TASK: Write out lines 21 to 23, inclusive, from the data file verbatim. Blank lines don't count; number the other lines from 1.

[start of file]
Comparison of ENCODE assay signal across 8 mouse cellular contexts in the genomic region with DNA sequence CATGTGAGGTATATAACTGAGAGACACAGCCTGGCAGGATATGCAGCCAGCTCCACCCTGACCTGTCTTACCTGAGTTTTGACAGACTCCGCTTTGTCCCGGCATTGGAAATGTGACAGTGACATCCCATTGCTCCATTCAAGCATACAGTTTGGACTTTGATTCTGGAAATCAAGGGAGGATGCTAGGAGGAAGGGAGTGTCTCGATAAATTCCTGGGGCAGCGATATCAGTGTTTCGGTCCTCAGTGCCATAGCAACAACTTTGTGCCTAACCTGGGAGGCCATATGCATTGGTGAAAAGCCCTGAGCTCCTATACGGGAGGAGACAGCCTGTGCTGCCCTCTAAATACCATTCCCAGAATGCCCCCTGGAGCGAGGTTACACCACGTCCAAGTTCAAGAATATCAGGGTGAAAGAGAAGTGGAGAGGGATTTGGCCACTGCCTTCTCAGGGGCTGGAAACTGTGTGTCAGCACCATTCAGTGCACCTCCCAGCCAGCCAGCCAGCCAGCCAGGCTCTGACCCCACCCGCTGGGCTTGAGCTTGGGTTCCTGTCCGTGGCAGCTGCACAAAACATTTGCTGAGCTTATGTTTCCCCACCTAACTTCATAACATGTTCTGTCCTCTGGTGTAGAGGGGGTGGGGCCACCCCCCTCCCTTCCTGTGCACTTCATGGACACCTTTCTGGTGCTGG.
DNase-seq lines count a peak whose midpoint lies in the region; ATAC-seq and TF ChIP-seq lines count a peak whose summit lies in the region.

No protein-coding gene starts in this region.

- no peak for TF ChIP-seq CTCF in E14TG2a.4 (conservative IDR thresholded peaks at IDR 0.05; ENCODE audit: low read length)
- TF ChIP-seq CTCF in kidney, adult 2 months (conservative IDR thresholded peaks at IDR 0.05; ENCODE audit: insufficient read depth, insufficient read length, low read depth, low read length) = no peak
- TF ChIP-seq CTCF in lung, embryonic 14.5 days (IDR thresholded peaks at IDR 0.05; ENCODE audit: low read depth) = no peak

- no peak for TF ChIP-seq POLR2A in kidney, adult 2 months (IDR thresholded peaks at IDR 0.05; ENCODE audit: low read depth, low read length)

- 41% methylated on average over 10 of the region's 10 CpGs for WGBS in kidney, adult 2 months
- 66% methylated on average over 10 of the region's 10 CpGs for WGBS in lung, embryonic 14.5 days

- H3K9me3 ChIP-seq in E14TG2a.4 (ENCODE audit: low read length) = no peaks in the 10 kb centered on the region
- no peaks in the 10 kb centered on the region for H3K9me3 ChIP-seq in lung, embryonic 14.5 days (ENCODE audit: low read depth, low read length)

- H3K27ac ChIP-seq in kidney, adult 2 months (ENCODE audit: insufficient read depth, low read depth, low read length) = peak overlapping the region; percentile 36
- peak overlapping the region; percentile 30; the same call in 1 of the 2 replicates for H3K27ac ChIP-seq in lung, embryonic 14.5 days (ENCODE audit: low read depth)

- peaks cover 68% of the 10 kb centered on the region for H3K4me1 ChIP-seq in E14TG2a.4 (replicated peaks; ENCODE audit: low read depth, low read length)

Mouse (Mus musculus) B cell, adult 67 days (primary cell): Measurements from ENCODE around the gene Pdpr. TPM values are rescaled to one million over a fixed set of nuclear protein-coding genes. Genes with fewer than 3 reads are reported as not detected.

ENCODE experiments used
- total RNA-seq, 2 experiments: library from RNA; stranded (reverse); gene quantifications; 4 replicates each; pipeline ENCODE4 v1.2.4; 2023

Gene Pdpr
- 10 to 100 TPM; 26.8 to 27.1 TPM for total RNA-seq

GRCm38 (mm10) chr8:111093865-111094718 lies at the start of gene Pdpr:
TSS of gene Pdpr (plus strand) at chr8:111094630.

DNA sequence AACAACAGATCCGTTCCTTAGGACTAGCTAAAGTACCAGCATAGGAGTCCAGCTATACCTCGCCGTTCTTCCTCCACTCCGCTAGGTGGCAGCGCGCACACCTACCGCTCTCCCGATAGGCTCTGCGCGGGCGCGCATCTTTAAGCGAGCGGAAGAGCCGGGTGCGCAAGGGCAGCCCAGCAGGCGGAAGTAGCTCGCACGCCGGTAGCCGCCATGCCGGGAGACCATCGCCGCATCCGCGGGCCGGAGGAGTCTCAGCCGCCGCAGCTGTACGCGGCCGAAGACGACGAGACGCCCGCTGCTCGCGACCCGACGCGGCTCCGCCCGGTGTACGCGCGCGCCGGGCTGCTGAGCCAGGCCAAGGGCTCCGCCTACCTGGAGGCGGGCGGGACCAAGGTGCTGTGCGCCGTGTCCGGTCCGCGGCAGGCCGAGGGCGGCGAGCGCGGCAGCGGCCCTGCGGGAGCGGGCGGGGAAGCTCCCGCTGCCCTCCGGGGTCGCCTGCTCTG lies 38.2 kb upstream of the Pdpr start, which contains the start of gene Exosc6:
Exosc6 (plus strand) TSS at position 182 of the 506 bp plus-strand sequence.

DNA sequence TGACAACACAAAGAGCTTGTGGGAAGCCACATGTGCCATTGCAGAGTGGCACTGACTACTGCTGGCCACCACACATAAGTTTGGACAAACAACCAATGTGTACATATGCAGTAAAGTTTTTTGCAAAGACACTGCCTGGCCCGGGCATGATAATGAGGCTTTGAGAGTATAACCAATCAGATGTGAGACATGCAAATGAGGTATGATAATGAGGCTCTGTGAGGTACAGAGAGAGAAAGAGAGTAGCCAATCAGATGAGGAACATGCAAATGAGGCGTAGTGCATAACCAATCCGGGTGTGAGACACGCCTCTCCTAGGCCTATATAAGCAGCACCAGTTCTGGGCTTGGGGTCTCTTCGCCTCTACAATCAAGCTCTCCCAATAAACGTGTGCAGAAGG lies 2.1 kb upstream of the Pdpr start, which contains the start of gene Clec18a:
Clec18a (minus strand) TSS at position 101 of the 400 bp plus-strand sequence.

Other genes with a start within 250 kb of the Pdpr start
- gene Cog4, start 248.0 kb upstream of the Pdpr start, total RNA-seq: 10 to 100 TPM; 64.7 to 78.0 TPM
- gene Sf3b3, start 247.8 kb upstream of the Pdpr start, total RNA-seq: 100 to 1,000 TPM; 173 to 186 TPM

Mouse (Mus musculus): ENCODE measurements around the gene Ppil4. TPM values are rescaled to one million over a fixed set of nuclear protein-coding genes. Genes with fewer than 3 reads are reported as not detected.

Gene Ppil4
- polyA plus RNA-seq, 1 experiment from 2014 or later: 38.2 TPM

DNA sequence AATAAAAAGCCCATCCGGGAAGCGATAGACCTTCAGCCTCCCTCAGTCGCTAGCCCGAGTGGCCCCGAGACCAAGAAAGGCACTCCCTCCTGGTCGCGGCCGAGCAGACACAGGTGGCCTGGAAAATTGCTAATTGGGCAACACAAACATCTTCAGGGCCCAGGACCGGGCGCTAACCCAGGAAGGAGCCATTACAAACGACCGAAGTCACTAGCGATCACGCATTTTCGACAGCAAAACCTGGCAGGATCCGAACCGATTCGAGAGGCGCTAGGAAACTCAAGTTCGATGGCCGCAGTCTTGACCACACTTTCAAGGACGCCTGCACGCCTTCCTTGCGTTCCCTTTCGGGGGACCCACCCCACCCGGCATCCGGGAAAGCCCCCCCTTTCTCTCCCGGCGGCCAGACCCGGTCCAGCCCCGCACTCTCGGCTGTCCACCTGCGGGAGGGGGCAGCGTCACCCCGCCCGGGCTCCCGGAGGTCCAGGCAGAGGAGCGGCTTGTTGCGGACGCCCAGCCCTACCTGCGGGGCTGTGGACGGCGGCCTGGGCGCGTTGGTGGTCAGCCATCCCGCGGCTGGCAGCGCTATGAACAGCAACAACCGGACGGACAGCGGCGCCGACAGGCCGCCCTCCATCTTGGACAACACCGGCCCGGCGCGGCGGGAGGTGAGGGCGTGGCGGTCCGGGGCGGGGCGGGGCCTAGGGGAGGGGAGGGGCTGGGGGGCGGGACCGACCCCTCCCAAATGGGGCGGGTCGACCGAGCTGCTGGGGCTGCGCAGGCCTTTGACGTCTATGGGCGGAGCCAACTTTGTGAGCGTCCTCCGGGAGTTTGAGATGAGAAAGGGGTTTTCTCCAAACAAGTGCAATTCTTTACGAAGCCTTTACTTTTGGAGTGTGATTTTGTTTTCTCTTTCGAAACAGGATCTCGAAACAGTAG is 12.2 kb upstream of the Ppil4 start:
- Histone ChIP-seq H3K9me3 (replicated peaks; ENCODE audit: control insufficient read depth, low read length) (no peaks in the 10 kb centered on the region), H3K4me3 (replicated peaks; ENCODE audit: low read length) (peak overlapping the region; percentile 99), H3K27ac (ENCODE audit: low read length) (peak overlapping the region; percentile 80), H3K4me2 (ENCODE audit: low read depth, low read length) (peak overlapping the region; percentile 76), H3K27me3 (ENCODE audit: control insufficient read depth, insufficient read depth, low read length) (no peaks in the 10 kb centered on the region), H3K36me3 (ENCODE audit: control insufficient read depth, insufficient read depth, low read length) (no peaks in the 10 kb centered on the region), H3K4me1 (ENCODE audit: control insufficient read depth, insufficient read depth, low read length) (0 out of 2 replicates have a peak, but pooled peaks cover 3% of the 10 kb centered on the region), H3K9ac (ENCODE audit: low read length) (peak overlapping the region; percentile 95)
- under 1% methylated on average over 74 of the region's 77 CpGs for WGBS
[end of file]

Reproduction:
TSS of gene Pdpr (plus strand) at chr8:111094630.

DNA sequence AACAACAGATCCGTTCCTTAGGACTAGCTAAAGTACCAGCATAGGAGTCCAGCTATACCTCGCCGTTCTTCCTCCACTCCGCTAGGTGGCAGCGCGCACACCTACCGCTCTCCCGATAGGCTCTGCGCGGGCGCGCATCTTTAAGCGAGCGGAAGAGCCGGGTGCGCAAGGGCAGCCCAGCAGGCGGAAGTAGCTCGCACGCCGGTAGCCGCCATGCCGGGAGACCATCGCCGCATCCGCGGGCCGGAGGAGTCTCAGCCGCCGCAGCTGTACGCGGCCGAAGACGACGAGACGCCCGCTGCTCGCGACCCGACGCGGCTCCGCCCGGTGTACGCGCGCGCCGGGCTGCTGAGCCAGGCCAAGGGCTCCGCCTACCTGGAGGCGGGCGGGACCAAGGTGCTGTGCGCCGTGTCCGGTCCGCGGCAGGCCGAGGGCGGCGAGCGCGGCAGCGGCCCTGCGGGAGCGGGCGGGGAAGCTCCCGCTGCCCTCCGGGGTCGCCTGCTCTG lies 38.2 kb upstream of the Pdpr start, which contains the start of gene Exosc6:
Exosc6 (plus strand) TSS at position 182 of the 506 bp plus-strand sequence.